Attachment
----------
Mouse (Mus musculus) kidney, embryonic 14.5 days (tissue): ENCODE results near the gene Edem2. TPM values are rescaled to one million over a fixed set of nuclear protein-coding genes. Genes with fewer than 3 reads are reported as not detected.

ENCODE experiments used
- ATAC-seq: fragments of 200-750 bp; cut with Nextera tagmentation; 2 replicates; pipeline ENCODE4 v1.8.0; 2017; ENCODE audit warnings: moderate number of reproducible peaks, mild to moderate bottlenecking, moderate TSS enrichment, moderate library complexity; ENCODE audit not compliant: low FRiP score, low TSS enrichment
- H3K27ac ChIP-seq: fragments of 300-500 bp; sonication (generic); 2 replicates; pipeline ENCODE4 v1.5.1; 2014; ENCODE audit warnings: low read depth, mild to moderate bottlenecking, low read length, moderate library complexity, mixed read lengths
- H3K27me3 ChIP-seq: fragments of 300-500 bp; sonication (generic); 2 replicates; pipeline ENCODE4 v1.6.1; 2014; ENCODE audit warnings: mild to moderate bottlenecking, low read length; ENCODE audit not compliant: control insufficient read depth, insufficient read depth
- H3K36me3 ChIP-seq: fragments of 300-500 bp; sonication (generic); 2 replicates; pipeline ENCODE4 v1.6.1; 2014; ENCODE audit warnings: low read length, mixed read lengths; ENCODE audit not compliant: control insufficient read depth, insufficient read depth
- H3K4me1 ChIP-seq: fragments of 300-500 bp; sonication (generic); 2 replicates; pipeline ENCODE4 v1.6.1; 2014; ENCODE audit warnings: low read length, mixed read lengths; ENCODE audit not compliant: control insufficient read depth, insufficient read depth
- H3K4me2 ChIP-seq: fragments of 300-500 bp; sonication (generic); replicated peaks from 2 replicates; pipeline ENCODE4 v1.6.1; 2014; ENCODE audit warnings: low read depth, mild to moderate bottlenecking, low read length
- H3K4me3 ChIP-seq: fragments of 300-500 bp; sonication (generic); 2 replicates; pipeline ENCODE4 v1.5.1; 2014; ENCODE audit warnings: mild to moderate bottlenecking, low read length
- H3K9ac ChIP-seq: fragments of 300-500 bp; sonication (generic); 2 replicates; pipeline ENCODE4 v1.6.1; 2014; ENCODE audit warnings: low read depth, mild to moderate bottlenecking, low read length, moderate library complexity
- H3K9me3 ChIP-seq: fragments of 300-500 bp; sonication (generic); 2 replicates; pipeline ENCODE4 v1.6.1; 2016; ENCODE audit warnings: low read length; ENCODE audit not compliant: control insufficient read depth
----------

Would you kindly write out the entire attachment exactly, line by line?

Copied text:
Mouse (Mus musculus) kidney, embryonic 14.5 days (tissue): ENCODE results near the gene Edem2. TPM values are rescaled to one million over a fixed set of nuclear protein-coding genes. Genes with fewer than 3 reads are reported as not detected.

ENCODE experiments used
- ATAC-seq: fragments of 200-750 bp; cut with Nextera tagmentation; 2 replicates; pipeline ENCODE4 v1.8.0; 2017; ENCODE audit warnings: moderate number of reproducible peaks, mild to moderate bottlenecking, moderate TSS enrichment, moderate library complexity; ENCODE audit not compliant: low FRiP score, low TSS enrichment
- H3K27ac ChIP-seq: fragments of 300-500 bp; sonication (generic); 2 replicates; pipeline ENCODE4 v1.5.1; 2014; ENCODE audit warnings: low read depth, mild to moderate bottlenecking, low read length, moderate library complexity, mixed read lengths
- H3K27me3 ChIP-seq: fragments of 300-500 bp; sonication (generic); 2 replicates; pipeline ENCODE4 v1.6.1; 2014; ENCODE audit warnings: mild to moderate bottlenecking, low read length; ENCODE audit not compliant: control insufficient read depth, insufficient read depth
- H3K36me3 ChIP-seq: fragments of 300-500 bp; sonication (generic); 2 replicates; pipeline ENCODE4 v1.6.1; 2014; ENCODE audit warnings: low read length, mixed read lengths; ENCODE audit not compliant: control insufficient read depth, insufficient read depth
- H3K4me1 ChIP-seq: fragments of 300-500 bp; sonication (generic); 2 replicates; pipeline ENCODE4 v1.6.1; 2014; ENCODE audit warnings: low read length, mixed read lengths; ENCODE audit not compliant: control insufficient read depth, insufficient read depth
- H3K4me2 ChIP-seq: fragments of 300-500 bp; sonication (generic); replicated peaks from 2 replicates; pipeline ENCODE4 v1.6.1; 2014; ENCODE audit warnings: low read depth, mild to moderate bottlenecking, low read length
- H3K4me3 ChIP-seq: fragments of 300-500 bp; sonication (generic); 2 replicates; pipeline ENCODE4 v1.5.1; 2014; ENCODE audit warnings: mild to moderate bottlenecking, low read length
- H3K9ac ChIP-seq: fragments of 300-500 bp; sonication (generic); 2 replicates; pipeline ENCODE4 v1.6.1; 2014; ENCODE audit warnings: low read depth, mild to moderate bottlenecking, low read length, moderate library complexity
- H3K9me3 ChIP-seq: fragments of 300-500 bp; sonication (generic); 2 replicates; pipeline ENCODE4 v1.6.1; 2016; ENCODE audit warnings: low read length; ENCODE audit not compliant: control insufficient read depth